Safety and efficacy of sunitinib for metastatic renal-cell carcinoma: an expanded-access trial

Martin E. Gore, Cezary Szczylik, Camillo Porta, Sergio Bracarda, Georg A. Bjarnason, Stéphane Oudard, Subramanian Hariharan, Se Hoon Lee, John Haanen, Daniel Castellano, Eduard Vrdoljak, Patrick Schöffski, Paul Mainwaring, Alejandra Nieto, Jinyu Yuan, Ronald Bukowski

Research output: Contribution to journalArticlepeer-review


Background: Results from clinical trials have established sunitinib as a standard of care for first-line treatment of advanced or metastatic renal-cell carcinoma (RCC); however, many patients, particularly those with a poorer prognosis, do not meet inclusion criteria and little is known about the activity of sunitinib in these subgroups. The primary objective of this trial was to provide sunitinib on a compassionate-use basis to trial-ineligible patients with RCC from countries where regulatory approval had not been granted. Methods: Previously treated and treatment-naive patients at least 18 years of age with metastatic RCC were eligible. All patients received open-label sunitinib 50 mg orally once daily on schedule 4-2 (4 weeks on treatment, 2 weeks off). Safety was assessed regularly, tumour measurements done per local practice, and survival data collected where possible. Analyses were done in the modified intention-to-treat (ITT) population, which consisted of all patients who received at least one dose of sunitinib. This study is registered with, NCT00130897. Findings: As of December, 2007, 4564 patients were enrolled in 52 countries. 4371 patients were included in the modified ITT population. This population included 321 (7%) patients with brain metastases, 582 (13%) with Eastern Cooperative Oncology Group (ECOG) performance status of 2 or higher, 588 (13%) non-clear-cell RCC, and 1418 (32%) aged 65 years or more. Patients received a median of five treatment cycles (range 1-25). Reasons for discontinuation included lack of efficacy (n=1168 [27%]) and adverse events (n=362 [8%]). The most common treatment-related adverse events were diarrhoea (n=1936 [44%]) and fatigue (n=1606 [37%]). The most common grade 3-4 adverse events were fatigue (n=344 [8%]) and thrombocytopenia (n=338 [8%]) with incidences of grade 3-4 adverse events similar across subgroups. In 3464 evaluable patients, the objective response rate (ORR) was 17% (n=603), with subgroup ORR as follows: brain metastases (26 of 213 [12%]), ECOG performance status 2 or higher (29 of 319 [9%]), non-clear-cell RCC (48 of 437 [11%]) and age 65 years or more (176 of 1056 [17%]). Median progression-free survival was 10·9 months (95% CI 10·3-11·2) and overall survival was 18·4 months (17·4-19·2). Interpretation: In a broad population of patients with metastatic RCC, the safety profile of sunitinib 50 mg once-daily (initial dose) on schedule 4-2 was manageable and efficacy results were encouraging, particularly in subgroups associated with poor prognosis who are not usually entered into clinical trials. Funding: Pfizer Inc.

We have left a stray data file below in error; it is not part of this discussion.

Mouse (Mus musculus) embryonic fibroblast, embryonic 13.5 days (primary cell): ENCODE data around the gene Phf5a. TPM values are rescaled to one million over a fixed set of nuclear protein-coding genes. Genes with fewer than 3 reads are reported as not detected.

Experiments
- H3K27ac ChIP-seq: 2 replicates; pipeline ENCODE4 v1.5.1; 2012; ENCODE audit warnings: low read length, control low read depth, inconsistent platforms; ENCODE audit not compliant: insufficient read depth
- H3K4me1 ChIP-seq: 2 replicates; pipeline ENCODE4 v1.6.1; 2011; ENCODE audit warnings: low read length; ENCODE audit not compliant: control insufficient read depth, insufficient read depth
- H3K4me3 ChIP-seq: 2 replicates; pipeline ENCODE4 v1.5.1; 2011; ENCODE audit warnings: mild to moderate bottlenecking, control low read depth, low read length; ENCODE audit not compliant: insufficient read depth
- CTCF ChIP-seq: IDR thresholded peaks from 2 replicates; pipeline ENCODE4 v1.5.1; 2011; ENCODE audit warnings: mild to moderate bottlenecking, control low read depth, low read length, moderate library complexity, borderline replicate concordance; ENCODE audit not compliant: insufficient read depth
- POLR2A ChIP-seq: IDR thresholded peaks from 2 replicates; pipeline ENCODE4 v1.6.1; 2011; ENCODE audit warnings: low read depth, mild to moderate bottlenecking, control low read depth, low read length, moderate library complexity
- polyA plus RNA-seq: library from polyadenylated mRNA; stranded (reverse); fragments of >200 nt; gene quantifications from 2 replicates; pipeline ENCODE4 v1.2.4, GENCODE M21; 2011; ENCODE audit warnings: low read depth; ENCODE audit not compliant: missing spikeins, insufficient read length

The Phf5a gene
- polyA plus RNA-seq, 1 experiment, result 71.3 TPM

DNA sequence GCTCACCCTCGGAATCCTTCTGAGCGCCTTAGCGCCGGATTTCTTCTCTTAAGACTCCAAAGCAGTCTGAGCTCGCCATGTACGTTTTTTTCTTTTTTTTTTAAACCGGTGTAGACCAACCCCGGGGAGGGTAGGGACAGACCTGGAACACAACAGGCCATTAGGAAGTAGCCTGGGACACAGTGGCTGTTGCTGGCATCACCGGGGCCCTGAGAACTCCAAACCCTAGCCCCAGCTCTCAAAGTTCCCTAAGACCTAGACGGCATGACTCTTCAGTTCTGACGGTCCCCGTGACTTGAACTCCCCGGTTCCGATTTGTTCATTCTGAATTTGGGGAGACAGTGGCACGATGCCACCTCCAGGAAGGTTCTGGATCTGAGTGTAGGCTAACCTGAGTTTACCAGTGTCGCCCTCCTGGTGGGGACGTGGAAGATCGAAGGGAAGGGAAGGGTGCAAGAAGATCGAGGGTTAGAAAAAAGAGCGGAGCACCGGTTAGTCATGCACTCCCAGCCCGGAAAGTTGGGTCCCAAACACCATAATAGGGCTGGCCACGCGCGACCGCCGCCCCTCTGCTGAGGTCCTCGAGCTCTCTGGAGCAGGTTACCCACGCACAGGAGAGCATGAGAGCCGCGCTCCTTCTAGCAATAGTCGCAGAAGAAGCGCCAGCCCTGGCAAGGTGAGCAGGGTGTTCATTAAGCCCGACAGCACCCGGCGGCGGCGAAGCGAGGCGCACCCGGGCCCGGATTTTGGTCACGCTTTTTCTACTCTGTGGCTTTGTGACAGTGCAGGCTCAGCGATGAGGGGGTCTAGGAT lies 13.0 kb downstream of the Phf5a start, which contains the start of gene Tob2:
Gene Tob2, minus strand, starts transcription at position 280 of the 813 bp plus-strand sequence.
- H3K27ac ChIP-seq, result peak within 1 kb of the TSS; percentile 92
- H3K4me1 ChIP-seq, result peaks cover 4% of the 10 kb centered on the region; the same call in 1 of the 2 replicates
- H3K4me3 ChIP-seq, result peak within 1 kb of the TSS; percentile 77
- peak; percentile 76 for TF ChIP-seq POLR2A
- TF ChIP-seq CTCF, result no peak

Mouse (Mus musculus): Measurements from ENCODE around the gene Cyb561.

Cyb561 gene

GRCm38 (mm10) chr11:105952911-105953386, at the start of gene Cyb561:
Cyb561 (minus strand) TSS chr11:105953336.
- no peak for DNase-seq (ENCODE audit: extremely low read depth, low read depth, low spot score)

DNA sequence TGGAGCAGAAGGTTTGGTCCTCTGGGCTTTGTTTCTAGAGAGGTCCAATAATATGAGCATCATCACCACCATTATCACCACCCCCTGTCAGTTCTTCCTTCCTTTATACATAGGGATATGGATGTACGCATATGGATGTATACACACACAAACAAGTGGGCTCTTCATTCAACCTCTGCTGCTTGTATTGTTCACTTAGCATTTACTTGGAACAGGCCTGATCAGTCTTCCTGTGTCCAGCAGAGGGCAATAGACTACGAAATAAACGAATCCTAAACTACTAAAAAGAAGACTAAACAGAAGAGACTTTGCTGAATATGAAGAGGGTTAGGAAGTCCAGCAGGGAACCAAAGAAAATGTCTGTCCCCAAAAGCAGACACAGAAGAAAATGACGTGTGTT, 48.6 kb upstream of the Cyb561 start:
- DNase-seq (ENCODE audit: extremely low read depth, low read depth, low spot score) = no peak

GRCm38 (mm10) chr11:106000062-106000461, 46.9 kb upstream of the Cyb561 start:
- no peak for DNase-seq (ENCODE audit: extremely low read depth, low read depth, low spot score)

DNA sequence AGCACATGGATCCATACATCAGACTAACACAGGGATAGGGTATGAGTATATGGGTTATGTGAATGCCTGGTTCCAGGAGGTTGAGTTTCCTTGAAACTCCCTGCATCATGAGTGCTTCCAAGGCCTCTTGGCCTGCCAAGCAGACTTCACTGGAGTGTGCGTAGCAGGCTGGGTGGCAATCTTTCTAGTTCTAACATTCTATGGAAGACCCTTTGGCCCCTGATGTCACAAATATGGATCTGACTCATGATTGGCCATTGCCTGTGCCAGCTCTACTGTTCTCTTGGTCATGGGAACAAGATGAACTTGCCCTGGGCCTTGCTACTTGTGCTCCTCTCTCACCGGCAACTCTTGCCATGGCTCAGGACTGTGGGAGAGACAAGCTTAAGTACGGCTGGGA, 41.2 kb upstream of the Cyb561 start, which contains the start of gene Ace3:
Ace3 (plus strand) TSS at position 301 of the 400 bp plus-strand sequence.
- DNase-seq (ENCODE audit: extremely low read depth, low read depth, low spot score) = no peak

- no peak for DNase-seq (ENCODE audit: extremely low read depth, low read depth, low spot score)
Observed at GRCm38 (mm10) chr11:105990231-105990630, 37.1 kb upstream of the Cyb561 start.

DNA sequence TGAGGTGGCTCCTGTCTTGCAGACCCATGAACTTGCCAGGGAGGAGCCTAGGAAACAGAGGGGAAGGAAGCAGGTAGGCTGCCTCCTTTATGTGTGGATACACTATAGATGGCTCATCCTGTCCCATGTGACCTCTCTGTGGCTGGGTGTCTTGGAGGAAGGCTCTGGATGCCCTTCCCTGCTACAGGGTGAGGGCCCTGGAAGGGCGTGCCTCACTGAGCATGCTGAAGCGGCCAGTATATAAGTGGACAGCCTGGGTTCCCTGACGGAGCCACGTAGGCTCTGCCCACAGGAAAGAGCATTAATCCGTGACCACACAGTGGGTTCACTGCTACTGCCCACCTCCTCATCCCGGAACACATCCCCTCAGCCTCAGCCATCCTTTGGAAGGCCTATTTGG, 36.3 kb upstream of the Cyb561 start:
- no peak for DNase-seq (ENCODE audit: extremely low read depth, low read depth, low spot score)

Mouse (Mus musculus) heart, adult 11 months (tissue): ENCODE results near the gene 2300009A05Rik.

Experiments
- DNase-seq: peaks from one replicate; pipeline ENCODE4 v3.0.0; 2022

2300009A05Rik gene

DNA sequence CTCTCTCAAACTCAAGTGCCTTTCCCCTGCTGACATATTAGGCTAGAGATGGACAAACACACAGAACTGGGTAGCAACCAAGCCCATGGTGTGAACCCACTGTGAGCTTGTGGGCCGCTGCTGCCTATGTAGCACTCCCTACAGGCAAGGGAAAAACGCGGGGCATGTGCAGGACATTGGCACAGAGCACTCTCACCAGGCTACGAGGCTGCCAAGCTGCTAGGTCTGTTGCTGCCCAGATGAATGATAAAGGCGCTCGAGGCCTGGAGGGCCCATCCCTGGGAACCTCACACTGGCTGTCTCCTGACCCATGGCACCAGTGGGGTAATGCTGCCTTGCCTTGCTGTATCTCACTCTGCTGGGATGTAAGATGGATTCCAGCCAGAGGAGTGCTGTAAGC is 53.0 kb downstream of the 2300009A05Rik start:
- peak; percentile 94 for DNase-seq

Original languageEnglish
Pages (from-to)757-763
Number of pages7
JournalThe Lancet Oncology
Issue number8
Publication statusPublished - Aug 2009

ASJC Scopus subject areas

  • Oncology


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